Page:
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Lyons-Family-GatheringClan Gathering

Take 70 relatives. Add hill walking, canyoning, beach dipping, kayaking, caving and tug-of-war and you have a Gathering of the clan. From as far afield as Fiji, with ages ranging from 14 weeks to 79 years, the Lyons family gathered for a week of fun and adventure in County Galway, Ireland. Cate Langmuir not only survived her tribal gathering, she helped organise it.

When I asked my boyfriend Chris if he’d like to join me on a family holiday, he was keen. Particularly when he heard that the destination was the west of Ireland – Connemara, a landscape of lofty mountains, white-sand beaches and villages with more pubs than houses. It’s true that I wasn’t very specific about which relatives exactly would be coming along, but to be fair, we hadn’t quite finalised numbers. Once the flights had been booked, I confessed that he would be spending his precious holiday time with more than 60 of my nearest and dearest. Yes darling, welcome to the Lyons Family Reunion (this was my mum’s maiden name and it was her side of the family).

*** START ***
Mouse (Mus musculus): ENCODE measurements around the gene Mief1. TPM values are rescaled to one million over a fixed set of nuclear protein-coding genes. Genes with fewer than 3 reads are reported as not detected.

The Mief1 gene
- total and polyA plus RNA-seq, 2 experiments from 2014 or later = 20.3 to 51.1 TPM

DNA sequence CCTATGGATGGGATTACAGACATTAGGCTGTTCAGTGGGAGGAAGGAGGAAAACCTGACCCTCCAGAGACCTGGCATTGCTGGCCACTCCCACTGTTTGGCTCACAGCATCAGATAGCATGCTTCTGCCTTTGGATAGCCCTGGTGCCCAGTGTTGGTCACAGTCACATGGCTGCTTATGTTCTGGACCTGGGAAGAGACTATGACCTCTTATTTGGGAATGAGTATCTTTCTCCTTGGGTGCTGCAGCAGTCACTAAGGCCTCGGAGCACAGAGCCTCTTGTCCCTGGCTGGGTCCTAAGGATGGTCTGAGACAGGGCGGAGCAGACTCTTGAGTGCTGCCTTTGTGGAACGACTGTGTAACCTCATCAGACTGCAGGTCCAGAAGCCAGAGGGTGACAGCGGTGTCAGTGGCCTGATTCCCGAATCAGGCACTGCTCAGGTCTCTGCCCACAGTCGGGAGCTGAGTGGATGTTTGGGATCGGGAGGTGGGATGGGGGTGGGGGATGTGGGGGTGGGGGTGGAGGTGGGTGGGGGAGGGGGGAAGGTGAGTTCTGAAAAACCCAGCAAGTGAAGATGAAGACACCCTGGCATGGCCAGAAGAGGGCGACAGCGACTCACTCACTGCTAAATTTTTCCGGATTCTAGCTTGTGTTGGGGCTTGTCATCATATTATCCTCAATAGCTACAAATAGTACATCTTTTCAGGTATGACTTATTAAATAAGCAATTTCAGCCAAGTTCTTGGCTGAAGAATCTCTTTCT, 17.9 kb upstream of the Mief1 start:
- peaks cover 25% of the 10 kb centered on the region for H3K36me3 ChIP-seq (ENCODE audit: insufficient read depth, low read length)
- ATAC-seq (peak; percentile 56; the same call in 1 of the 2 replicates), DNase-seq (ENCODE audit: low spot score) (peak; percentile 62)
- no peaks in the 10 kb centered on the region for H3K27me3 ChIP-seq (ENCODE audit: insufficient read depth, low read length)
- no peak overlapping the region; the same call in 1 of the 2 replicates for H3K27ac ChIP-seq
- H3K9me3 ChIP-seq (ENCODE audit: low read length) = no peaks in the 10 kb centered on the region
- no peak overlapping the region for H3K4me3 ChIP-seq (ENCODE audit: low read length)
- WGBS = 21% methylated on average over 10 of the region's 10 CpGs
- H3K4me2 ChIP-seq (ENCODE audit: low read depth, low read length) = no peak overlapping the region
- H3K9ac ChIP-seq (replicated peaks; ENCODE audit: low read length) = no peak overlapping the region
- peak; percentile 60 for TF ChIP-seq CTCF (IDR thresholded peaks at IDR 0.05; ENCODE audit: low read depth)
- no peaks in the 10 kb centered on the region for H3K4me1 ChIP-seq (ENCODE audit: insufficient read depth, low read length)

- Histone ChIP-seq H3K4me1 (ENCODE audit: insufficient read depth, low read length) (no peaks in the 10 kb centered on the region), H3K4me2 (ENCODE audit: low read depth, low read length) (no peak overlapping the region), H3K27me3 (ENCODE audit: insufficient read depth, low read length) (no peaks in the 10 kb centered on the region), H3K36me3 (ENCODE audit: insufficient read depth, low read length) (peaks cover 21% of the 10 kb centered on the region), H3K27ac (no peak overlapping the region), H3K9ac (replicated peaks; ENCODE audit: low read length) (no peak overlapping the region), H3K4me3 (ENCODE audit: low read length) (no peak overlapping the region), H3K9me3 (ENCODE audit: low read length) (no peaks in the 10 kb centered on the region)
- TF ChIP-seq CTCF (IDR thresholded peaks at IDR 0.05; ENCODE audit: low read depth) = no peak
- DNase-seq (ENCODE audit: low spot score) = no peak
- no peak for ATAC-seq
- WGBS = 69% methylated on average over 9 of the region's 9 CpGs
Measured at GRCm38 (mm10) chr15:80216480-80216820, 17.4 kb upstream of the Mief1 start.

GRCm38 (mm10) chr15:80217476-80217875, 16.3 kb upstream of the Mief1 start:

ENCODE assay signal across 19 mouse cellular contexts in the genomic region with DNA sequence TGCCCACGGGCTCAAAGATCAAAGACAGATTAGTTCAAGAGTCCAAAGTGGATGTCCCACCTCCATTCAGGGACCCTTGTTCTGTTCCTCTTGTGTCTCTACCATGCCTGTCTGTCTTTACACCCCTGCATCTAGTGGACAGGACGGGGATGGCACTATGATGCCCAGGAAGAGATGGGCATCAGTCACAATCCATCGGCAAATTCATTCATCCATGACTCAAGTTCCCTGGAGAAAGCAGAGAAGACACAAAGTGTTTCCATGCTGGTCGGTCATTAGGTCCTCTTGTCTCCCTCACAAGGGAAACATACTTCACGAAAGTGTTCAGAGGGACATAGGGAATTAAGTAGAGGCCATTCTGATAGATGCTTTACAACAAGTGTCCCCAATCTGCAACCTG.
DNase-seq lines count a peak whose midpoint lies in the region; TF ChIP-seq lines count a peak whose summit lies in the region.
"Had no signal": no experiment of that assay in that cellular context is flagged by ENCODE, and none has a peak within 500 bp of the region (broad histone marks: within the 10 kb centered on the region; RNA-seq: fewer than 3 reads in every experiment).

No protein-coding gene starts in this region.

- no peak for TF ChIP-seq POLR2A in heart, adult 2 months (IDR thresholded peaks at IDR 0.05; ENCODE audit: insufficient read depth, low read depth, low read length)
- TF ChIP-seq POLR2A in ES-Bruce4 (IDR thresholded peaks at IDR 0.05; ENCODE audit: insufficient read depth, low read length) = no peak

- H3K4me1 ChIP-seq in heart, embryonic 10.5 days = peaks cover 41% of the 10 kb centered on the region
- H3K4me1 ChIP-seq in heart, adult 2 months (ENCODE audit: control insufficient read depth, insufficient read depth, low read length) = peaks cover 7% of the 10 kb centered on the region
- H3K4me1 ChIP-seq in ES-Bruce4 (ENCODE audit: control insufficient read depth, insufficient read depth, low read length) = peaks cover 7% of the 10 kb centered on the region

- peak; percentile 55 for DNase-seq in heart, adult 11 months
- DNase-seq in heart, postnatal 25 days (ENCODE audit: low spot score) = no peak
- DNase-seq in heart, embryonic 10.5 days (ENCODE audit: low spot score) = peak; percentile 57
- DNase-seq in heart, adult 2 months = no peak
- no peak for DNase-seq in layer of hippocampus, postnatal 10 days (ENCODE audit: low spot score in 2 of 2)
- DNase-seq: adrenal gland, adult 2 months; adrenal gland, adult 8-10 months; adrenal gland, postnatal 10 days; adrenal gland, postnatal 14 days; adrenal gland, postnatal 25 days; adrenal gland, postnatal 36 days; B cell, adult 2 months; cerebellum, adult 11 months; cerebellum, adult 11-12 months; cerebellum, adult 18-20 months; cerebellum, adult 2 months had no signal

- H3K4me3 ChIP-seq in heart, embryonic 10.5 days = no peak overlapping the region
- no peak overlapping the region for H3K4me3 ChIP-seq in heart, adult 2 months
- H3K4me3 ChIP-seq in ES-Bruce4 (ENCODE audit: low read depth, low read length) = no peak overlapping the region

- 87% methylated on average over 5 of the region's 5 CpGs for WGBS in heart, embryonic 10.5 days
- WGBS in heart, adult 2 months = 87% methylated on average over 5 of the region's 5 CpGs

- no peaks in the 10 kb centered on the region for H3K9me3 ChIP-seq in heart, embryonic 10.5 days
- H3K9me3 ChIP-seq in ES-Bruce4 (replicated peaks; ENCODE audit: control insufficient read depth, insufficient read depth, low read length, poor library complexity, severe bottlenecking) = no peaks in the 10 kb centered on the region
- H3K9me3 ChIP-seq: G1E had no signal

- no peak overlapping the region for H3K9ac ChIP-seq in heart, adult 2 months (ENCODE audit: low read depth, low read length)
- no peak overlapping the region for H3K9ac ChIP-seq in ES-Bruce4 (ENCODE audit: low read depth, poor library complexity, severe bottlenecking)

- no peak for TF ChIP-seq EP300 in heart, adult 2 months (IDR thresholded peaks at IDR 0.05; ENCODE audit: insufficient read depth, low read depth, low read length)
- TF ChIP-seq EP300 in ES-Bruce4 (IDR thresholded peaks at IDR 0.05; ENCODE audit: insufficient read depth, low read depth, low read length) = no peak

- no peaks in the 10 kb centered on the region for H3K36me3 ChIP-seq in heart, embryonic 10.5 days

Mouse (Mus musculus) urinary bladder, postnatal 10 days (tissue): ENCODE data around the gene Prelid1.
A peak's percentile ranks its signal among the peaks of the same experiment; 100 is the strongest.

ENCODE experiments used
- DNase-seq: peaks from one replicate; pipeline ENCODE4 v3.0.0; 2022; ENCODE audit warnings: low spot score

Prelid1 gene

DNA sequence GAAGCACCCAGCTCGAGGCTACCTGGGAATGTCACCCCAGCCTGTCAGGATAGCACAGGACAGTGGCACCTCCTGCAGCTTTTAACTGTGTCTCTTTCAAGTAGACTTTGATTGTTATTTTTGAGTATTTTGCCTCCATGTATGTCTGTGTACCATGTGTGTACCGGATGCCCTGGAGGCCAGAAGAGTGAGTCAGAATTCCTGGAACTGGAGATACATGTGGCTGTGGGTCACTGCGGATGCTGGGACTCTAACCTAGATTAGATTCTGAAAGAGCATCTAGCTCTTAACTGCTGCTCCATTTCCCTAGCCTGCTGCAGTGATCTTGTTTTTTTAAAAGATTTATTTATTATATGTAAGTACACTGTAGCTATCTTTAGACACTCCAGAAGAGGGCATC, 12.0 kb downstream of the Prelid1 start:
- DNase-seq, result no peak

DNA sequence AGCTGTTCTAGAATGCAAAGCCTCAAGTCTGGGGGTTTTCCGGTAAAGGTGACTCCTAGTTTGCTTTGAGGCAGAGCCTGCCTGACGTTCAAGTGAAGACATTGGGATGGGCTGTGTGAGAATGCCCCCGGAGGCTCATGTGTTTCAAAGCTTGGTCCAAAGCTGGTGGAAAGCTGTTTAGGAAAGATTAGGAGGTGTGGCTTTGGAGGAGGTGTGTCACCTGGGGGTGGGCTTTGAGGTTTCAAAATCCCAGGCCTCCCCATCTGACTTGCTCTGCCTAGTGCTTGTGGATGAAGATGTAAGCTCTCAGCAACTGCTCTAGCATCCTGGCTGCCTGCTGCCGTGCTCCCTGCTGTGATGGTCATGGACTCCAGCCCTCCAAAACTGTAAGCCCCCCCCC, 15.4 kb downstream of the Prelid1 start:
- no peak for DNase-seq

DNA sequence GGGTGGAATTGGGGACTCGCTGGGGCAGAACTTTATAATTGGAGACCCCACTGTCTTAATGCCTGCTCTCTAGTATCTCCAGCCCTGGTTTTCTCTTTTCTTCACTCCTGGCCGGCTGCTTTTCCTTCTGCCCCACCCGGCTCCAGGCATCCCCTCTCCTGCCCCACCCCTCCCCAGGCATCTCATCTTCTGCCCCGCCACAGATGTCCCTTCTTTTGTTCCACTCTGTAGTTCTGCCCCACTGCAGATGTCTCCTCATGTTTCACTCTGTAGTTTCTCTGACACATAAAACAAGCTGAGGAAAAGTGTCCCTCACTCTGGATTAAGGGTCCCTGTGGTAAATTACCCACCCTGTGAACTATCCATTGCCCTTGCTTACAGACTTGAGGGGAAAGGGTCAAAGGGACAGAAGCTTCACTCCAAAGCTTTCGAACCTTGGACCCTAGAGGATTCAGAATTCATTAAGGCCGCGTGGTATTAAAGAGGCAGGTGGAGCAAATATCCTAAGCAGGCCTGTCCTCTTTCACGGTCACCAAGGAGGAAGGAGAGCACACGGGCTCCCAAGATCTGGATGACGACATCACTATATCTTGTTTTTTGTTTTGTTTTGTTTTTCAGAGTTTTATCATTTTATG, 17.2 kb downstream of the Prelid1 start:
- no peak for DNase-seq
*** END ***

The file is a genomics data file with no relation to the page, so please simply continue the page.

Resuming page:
He needn’t have worried and, in fact, he came into his own during the trip – but more of that later. We’d had two of these clan gatherings:  Scotland, 1992 and USA, 2002. This time around, the four-person organising committee (a cousin from each branch of the family) travelled out on a recce the year before. We had a huge range of ages and abilities to consider, from my soon-to-turn-80 Aunt Jo, to a cousin with a 14-week-old baby called Kit, and from sports junkies to seven-year-old nephew Rory, who uses a wheelchair.We looked initially at the areas of Kerry and Cork, where the family is originally from, but couldn’t find anywhere suitable. I had fabulous memories of summer holidays in Connemara when I was small, so we started looking around there.